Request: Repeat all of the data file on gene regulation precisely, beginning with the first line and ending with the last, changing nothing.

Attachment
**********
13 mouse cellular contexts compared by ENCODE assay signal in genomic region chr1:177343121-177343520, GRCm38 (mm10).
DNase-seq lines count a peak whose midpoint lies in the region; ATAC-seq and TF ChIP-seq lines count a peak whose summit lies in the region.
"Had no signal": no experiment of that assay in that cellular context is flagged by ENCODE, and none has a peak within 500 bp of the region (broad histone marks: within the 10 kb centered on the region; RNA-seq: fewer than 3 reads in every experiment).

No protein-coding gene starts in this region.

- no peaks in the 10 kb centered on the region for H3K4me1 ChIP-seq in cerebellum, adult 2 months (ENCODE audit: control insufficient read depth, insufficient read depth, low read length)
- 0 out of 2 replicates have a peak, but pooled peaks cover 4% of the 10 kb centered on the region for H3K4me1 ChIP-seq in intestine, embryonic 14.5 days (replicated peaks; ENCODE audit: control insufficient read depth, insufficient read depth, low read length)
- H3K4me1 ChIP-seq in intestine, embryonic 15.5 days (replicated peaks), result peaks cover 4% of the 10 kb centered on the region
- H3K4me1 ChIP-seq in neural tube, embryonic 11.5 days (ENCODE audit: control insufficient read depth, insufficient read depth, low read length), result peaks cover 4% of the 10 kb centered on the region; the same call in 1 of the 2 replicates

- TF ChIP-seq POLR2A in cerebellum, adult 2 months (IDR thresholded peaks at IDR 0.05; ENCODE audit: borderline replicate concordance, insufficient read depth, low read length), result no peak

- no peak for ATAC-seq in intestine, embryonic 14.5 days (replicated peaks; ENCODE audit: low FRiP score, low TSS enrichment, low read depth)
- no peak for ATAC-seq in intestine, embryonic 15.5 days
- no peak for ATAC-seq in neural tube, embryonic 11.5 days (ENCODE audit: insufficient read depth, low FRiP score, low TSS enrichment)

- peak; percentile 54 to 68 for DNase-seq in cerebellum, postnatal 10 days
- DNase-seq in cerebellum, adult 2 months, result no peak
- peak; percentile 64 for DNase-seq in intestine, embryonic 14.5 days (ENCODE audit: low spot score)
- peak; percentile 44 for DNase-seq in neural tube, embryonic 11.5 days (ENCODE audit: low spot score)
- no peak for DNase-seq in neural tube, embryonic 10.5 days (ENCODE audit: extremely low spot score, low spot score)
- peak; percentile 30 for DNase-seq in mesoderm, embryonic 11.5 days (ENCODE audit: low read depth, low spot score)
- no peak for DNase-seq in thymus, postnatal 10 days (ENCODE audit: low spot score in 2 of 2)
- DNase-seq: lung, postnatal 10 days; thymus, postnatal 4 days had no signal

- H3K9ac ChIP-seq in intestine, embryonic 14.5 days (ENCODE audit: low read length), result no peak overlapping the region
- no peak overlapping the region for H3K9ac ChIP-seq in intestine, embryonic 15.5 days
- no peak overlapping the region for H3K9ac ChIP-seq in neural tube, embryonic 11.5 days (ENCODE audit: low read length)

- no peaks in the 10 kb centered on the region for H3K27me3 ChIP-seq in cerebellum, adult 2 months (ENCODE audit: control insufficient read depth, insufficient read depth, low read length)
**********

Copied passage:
13 mouse cellular contexts compared by ENCODE assay signal in genomic region chr1:177343121-177343520, GRCm38 (mm10).
DNase-seq lines count a peak whose midpoint lies in the region; ATAC-seq and TF ChIP-seq lines count a peak whose summit lies in the region.
"Had no signal": no experiment of that assay in that cellular context is flagged by ENCODE, and none has a peak within 500 bp of the region (broad histone marks: within the 10 kb centered on the region; RNA-seq: fewer than 3 reads in every experiment).

No protein-coding gene starts in this region.

- no peaks in the 10 kb centered on the region for H3K4me1 ChIP-seq in cerebellum, adult 2 months (ENCODE audit: control insufficient read depth, insufficient read depth, low read length)
- 0 out of 2 replicates have a peak, but pooled peaks cover 4% of the 10 kb centered on the region for H3K4me1 ChIP-seq in intestine, embryonic 14.5 days (replicated peaks; ENCODE audit: control insufficient read depth, insufficient read depth, low read length)
- H3K4me1 ChIP-seq in intestine, embryonic 15.5 days (replicated peaks), result peaks cover 4% of the 10 kb centered on the region
- H3K4me1 ChIP-seq in neural tube, embryonic 11.5 days (ENCODE audit: control insufficient read depth, insufficient read depth, low read length), result peaks cover 4% of the 10 kb centered on the region; the same call in 1 of the 2 replicates

- TF ChIP-seq POLR2A in cerebellum, adult 2 months (IDR thresholded peaks at IDR 0.05; ENCODE audit: borderline replicate concordance, insufficient read depth, low read length), result no peak

- no peak for ATAC-seq in intestine, embryonic 14.5 days (replicated peaks; ENCODE audit: low FRiP score, low TSS enrichment, low read depth)
- no peak for ATAC-seq in intestine, embryonic 15.5 days
- no peak for ATAC-seq in neural tube, embryonic 11.5 days (ENCODE audit: insufficient read depth, low FRiP score, low TSS enrichment)

- peak; percentile 54 to 68 for DNase-seq in cerebellum, postnatal 10 days
- DNase-seq in cerebellum, adult 2 months, result no peak
- peak; percentile 64 for DNase-seq in intestine, embryonic 14.5 days (ENCODE audit: low spot score)
- peak; percentile 44 for DNase-seq in neural tube, embryonic 11.5 days (ENCODE audit: low spot score)
- no peak for DNase-seq in neural tube, embryonic 10.5 days (ENCODE audit: extremely low spot score, low spot score)
- peak; percentile 30 for DNase-seq in mesoderm, embryonic 11.5 days (ENCODE audit: low read depth, low spot score)
- no peak for DNase-seq in thymus, postnatal 10 days (ENCODE audit: low spot score in 2 of 2)
- DNase-seq: lung, postnatal 10 days; thymus, postnatal 4 days had no signal

- H3K9ac ChIP-seq in intestine, embryonic 14.5 days (ENCODE audit: low read length), result no peak overlapping the region
- no peak overlapping the region for H3K9ac ChIP-seq in intestine, embryonic 15.5 days
- no peak overlapping the region for H3K9ac ChIP-seq in neural tube, embryonic 11.5 days (ENCODE audit: low read length)

- no peaks in the 10 kb centered on the region for H3K27me3 ChIP-seq in cerebellum, adult 2 months (ENCODE audit: control insufficient read depth, insufficient read depth, low read length)